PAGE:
Ford’s EV Ambitions: Delayed Goals and Growing Challenges.

Ford has delayed its target of producing 600,000 all-electric vehicles to next year due to significant operating losses of $1.08 billion reported by its Model E business unit in the second quarter, with operating margins at -58.9 percent. Despite this, the EV unit recorded revenue of $1.8 billion in the previous quarter, more than doubling from last year, primarily driven by increased sales of the F-150 Lightning pickup, which saw a 118.7 percent growth compared to the same period last year.

However, sales of the Mustang Mach-E fell by 21.1 percent year-over-year, and the overall EV unit’s figures were down 2.8 percent compared to the first quarter. On a positive note, Ford’s EV sales showed a 35.5 percent increase in June. Additionally, sales of the all-electric E-Transit van dropped by 23.8 percent compared to the previous year, with 1,744 units sold in Q2 2023.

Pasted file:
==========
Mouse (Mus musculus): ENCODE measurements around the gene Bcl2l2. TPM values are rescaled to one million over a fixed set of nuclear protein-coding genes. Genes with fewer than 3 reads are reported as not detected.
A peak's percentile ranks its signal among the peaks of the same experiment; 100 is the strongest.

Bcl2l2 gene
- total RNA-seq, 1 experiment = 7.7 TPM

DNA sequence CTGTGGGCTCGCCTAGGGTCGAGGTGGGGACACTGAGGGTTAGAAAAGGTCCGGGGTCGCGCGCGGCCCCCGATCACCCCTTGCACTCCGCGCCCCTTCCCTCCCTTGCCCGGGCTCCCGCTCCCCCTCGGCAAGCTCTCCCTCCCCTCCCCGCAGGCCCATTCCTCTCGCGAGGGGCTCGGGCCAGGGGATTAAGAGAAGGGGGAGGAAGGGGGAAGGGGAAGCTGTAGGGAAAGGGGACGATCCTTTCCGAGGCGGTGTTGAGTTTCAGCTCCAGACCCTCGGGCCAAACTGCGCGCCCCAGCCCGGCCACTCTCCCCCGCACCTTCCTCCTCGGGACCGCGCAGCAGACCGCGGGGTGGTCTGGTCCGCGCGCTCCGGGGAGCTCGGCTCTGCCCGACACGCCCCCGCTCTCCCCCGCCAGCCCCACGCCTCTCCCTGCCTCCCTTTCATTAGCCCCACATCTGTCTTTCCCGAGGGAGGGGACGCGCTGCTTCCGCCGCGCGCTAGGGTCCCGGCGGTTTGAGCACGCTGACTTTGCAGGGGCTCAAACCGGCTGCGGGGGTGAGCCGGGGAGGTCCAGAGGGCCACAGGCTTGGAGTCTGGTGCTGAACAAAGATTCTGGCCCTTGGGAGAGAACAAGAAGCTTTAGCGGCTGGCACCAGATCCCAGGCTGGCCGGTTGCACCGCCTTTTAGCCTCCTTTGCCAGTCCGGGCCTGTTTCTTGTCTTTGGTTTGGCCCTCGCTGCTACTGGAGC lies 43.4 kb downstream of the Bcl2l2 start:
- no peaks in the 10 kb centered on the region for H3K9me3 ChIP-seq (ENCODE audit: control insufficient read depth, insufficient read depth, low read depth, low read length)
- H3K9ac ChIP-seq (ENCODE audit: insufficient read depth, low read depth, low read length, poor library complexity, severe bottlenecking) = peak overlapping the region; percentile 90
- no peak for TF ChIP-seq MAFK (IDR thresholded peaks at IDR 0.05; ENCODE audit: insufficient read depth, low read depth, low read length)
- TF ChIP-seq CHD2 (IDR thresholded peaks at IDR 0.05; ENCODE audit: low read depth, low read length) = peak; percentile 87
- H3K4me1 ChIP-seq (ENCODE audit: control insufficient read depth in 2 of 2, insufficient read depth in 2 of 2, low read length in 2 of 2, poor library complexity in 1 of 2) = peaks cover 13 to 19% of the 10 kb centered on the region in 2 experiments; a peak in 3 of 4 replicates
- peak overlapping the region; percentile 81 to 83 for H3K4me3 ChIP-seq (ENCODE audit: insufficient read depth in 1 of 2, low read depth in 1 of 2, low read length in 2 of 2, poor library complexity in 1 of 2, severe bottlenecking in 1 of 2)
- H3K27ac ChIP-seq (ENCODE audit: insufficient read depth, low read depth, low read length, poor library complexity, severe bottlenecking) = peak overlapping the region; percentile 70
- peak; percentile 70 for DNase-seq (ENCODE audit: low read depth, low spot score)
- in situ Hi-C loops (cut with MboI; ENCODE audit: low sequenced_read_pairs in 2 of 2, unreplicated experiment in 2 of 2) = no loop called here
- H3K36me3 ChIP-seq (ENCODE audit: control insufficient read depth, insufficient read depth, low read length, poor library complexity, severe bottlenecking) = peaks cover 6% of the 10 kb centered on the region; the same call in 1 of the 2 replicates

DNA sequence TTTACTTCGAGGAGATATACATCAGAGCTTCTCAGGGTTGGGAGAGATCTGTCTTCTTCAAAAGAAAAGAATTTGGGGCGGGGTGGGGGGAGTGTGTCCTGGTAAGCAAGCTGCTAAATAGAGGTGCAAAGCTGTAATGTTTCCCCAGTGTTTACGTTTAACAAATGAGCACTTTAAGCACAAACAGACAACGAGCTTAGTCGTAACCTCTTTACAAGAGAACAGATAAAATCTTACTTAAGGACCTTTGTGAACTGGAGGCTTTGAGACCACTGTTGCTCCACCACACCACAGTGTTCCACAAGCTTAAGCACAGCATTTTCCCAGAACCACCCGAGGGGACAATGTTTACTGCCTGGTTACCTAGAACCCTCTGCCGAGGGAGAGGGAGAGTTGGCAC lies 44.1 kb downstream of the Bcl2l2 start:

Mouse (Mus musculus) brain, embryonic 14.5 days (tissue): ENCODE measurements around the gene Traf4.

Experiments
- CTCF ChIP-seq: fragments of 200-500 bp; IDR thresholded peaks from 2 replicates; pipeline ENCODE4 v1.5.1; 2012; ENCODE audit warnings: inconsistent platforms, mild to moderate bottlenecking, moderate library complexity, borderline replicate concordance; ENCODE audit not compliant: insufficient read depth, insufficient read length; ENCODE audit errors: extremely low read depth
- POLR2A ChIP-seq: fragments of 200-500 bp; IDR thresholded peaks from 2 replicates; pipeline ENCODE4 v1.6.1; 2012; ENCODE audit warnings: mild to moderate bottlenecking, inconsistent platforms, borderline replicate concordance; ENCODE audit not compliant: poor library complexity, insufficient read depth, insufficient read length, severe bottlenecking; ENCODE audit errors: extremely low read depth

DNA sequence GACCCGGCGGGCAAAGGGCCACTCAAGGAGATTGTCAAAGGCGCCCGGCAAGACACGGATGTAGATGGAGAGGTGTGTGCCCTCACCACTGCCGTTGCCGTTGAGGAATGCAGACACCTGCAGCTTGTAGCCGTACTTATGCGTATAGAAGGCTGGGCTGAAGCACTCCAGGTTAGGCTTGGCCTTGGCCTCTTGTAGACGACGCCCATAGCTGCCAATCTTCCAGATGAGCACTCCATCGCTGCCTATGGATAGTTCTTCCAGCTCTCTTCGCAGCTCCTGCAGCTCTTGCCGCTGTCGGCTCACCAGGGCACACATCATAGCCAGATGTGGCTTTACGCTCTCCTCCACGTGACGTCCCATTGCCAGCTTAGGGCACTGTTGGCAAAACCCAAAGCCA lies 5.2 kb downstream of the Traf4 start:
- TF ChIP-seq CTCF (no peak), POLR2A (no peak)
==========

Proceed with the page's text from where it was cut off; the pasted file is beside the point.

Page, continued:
Ford now anticipates a loss of approximately $4.5 billion for its Model E unit this year, attributing it to industry-wide pricing pressure and capacity investments. Despite the challenges, Ford’s CEO, Jim Farley, expressed that the short-term adoption of EVs might be slower than expected, benefiting early adopters like Ford.

The Mexico factory expansion, where the Mustang Mach-E is manufactured, is completed, hinting at potential sales improvements in the second half of the year. The F-150 Lightning pickup received a price cut of up to $10,000 and is set to be equipped with LFP batteries made in North America next year, which is expected to further lower costs. Currently, the Mustang Mach-E is already offered with LFP packs.






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